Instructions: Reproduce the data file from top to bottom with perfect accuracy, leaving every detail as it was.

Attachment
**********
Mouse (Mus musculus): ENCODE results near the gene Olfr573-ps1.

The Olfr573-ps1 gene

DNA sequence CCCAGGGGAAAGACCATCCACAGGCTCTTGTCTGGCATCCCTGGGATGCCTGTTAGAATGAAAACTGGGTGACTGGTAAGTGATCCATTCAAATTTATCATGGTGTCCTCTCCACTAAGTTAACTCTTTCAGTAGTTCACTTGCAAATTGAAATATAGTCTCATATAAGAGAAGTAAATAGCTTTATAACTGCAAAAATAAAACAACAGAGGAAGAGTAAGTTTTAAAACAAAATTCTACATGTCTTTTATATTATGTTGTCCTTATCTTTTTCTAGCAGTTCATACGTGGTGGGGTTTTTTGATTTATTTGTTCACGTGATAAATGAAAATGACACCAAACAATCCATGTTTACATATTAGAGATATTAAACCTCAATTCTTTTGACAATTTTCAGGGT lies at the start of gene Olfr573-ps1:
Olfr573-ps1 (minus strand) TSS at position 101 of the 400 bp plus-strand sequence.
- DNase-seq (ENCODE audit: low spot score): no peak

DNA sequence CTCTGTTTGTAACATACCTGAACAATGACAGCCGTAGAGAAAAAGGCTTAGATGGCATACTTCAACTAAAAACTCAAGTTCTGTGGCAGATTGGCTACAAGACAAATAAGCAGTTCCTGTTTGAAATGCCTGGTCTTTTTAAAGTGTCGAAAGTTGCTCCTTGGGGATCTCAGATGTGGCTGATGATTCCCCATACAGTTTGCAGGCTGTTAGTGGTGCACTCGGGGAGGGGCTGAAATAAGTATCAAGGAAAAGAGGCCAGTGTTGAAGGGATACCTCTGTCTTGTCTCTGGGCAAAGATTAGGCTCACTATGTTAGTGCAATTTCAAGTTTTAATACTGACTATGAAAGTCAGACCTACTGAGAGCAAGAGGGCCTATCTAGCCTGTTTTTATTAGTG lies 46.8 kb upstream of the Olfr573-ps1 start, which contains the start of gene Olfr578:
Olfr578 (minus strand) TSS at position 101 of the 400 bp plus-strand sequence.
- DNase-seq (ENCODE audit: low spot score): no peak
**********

Mouse (Mus musculus): ENCODE results near the gene Olfr573-ps1.

The Olfr573-ps1 gene

DNA sequence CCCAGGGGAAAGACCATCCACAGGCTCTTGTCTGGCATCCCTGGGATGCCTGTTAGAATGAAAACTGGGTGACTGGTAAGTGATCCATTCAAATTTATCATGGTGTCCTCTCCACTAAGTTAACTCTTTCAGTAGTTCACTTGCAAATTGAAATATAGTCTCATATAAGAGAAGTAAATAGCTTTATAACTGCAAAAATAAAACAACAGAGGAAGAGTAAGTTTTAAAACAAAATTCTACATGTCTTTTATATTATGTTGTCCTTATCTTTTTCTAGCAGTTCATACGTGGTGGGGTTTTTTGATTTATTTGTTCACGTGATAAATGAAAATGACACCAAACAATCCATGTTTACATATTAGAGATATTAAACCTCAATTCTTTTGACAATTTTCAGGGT lies at the start of gene Olfr573-ps1:
Olfr573-ps1 (minus strand) TSS at position 101 of the 400 bp plus-strand sequence.
- DNase-seq (ENCODE audit: low spot score): no peak

DNA sequence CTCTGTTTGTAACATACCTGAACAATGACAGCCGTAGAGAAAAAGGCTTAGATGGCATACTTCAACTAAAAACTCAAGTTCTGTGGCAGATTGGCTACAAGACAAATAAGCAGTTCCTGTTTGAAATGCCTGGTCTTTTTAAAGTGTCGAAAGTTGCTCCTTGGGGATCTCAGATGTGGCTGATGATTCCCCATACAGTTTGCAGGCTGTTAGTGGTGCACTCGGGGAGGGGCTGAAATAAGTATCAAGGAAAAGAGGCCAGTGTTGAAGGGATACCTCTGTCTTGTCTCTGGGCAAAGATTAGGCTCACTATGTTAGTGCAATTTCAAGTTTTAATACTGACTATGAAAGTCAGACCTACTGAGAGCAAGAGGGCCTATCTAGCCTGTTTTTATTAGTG lies 46.8 kb upstream of the Olfr573-ps1 start, which contains the start of gene Olfr578:
Olfr578 (minus strand) TSS at position 101 of the 400 bp plus-strand sequence.
- DNase-seq (ENCODE audit: low spot score): no peak